Green buckram, gilt-lettered spine. Fifth Special Report of the Commissioner of Labor. Washington: Govt. Printing Office, 1893.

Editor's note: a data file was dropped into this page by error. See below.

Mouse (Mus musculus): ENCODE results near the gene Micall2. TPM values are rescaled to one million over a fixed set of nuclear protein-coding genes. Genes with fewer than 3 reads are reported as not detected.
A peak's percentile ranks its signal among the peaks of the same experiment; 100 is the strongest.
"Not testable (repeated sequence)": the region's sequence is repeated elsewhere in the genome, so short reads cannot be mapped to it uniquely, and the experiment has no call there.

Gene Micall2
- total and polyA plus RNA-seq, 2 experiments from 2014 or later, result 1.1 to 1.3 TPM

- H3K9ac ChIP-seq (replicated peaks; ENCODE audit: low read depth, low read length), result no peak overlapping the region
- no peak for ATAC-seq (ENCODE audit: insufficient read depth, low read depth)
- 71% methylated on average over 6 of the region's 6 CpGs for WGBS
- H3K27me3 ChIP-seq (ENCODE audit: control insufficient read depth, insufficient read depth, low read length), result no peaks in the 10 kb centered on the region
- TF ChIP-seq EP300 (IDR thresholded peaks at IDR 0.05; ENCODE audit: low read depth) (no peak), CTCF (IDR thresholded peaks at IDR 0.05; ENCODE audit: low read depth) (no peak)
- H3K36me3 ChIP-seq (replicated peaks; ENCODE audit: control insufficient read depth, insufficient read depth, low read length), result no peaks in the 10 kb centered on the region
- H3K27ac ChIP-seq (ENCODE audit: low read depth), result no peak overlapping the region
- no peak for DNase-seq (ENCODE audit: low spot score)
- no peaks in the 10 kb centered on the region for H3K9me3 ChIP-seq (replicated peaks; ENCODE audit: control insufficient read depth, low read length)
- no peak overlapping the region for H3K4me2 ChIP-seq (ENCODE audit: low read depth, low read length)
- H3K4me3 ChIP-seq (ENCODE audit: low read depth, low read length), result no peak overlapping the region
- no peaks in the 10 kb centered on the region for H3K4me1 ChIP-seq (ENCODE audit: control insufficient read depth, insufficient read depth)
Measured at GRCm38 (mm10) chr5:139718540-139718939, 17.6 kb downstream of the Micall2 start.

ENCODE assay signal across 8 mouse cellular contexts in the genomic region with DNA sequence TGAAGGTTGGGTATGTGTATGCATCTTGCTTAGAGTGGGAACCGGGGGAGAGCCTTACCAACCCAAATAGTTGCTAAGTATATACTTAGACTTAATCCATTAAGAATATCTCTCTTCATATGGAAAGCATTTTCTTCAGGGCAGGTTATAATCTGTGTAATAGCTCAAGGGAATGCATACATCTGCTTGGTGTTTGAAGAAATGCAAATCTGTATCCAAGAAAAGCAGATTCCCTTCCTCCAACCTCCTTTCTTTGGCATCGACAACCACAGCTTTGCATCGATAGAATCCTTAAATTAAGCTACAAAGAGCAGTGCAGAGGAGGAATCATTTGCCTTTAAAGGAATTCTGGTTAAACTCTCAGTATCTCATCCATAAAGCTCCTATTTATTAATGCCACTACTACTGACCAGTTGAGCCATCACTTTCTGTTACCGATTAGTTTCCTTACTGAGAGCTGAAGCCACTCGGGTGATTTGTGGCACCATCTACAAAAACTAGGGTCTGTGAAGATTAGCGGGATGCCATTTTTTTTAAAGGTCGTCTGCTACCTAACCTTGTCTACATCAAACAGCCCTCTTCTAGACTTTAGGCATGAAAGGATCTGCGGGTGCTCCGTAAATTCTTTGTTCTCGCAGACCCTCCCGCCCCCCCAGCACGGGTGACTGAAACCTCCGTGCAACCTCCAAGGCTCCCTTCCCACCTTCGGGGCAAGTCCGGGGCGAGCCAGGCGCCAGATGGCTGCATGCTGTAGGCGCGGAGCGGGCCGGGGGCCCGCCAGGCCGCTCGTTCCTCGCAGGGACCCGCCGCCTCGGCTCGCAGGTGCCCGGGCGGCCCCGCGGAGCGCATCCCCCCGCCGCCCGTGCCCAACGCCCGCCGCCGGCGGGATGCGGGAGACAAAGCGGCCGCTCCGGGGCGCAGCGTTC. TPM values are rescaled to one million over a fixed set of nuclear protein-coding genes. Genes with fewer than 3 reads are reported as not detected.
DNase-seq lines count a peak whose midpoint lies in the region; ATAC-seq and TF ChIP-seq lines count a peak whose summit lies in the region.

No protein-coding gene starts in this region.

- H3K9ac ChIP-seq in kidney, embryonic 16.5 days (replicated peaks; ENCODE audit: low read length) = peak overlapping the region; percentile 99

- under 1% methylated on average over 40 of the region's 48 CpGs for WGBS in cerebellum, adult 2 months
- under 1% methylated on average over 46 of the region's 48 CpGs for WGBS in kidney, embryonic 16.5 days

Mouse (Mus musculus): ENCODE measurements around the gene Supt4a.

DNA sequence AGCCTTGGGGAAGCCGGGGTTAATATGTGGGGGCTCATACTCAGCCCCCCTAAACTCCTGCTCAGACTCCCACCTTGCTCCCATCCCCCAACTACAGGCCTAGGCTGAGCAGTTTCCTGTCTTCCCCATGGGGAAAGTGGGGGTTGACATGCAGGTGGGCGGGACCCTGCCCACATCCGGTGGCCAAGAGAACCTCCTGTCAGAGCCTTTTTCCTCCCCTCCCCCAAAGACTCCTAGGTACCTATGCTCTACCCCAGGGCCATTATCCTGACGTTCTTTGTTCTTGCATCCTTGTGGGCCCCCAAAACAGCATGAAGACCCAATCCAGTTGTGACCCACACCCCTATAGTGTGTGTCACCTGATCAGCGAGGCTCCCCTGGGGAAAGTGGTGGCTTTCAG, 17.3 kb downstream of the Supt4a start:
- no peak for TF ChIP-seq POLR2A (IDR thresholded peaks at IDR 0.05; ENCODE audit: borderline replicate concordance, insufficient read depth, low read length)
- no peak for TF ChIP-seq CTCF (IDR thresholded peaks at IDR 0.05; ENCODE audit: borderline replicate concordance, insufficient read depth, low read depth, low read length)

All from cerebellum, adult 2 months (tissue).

A deep dive into the liquor laws of Scandinavia, especially with regards to the retail and bar trade in brandy in Norway and Sweden. The Gothenburg or Trust Public House system originated in the 1860s in Gothenburg, Sweden, in an attempt to control the consumption of spirits. In 1855 the country proscribed domestic distillation. The city of Gothenburg awarded its sole retail license for spirits to a trust, with the aim of controlling consumption. The shareholders of the trust were to receive a maximum return of 5% annually and all other profits were to be used to benefit the local community. The town treasury was to control the income generated and use it to provide libraries, museums, parks and other community facilities, and the success of the system led to its spread throughout Sweden and further afield in Scandinavia and even into Scotland, where pubs under the system were called "Goths." 19th century bookplate of the Gladstone Library, with some markings and notations to title page, else very good.